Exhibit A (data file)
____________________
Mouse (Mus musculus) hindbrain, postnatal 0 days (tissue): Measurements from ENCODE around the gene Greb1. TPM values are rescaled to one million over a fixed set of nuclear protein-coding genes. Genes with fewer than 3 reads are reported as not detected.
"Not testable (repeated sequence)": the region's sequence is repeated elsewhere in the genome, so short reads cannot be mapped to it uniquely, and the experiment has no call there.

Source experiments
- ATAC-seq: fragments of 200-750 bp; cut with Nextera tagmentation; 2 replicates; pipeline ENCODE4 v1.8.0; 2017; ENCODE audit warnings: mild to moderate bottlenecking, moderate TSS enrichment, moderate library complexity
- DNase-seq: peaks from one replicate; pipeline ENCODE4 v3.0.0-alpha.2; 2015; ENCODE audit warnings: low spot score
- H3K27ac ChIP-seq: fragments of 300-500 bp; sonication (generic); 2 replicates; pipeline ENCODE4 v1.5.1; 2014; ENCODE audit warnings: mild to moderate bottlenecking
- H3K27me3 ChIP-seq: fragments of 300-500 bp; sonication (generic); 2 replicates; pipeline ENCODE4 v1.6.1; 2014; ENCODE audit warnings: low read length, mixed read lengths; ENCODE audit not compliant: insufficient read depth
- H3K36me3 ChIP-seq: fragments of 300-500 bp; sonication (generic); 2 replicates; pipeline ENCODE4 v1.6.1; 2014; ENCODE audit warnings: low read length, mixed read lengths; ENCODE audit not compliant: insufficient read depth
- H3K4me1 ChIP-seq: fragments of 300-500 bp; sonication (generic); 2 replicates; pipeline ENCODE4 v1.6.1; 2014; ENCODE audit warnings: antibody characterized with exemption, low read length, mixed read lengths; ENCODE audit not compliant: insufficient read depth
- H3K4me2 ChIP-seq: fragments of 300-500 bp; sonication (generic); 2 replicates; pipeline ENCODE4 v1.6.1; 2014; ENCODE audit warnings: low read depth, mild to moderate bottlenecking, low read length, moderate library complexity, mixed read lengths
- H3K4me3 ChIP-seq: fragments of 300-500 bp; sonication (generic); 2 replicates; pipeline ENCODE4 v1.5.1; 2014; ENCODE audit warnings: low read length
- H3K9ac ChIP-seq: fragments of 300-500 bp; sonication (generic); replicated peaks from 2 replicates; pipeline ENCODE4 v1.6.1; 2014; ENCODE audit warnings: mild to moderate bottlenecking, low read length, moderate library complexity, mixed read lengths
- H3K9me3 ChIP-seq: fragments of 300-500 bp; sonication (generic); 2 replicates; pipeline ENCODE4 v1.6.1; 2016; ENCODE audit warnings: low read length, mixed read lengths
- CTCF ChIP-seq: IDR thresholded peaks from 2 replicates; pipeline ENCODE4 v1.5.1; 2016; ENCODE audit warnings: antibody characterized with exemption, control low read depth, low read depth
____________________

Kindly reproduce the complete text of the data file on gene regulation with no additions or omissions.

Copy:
Mouse (Mus musculus) hindbrain, postnatal 0 days (tissue): Measurements from ENCODE around the gene Greb1. TPM values are rescaled to one million over a fixed set of nuclear protein-coding genes. Genes with fewer than 3 reads are reported as not detected.
"Not testable (repeated sequence)": the region's sequence is repeated elsewhere in the genome, so short reads cannot be mapped to it uniquely, and the experiment has no call there.

Source experiments
- ATAC-seq: fragments of 200-750 bp; cut with Nextera tagmentation; 2 replicates; pipeline ENCODE4 v1.8.0; 2017; ENCODE audit warnings: mild to moderate bottlenecking, moderate TSS enrichment, moderate library complexity
- DNase-seq: peaks from one replicate; pipeline ENCODE4 v3.0.0-alpha.2; 2015; ENCODE audit warnings: low spot score
- H3K27ac ChIP-seq: fragments of 300-500 bp; sonication (generic); 2 replicates; pipeline ENCODE4 v1.5.1; 2014; ENCODE audit warnings: mild to moderate bottlenecking
- H3K27me3 ChIP-seq: fragments of 300-500 bp; sonication (generic); 2 replicates; pipeline ENCODE4 v1.6.1; 2014; ENCODE audit warnings: low read length, mixed read lengths; ENCODE audit not compliant: insufficient read depth
- H3K36me3 ChIP-seq: fragments of 300-500 bp; sonication (generic); 2 replicates; pipeline ENCODE4 v1.6.1; 2014; ENCODE audit warnings: low read length, mixed read lengths; ENCODE audit not compliant: insufficient read depth
- H3K4me1 ChIP-seq: fragments of 300-500 bp; sonication (generic); 2 replicates; pipeline ENCODE4 v1.6.1; 2014; ENCODE audit warnings: antibody characterized with exemption, low read length, mixed read lengths; ENCODE audit not compliant: insufficient read depth
- H3K4me2 ChIP-seq: fragments of 300-500 bp; sonication (generic); 2 replicates; pipeline ENCODE4 v1.6.1; 2014; ENCODE audit warnings: low read depth, mild to moderate bottlenecking, low read length, moderate library complexity, mixed read lengths
- H3K4me3 ChIP-seq: fragments of 300-500 bp; sonication (generic); 2 replicates; pipeline ENCODE4 v1.5.1; 2014; ENCODE audit warnings: low read length
- H3K9ac ChIP-seq: fragments of 300-500 bp; sonication (generic); replicated peaks from 2 replicates; pipeline ENCODE4 v1.6.1; 2014; ENCODE audit warnings: mild to moderate bottlenecking, low read length, moderate library complexity, mixed read lengths
- H3K9me3 ChIP-seq: fragments of 300-500 bp; sonication (generic); 2 replicates; pipeline ENCODE4 v1.6.1; 2016; ENCODE audit warnings: low read length, mixed read lengths
- CTCF ChIP-seq: IDR thresholded peaks from 2 replicates; pipeline ENCODE4 v1.5.1; 2016; ENCODE audit warnings: antibody characterized with exemption, control low read depth, low read depth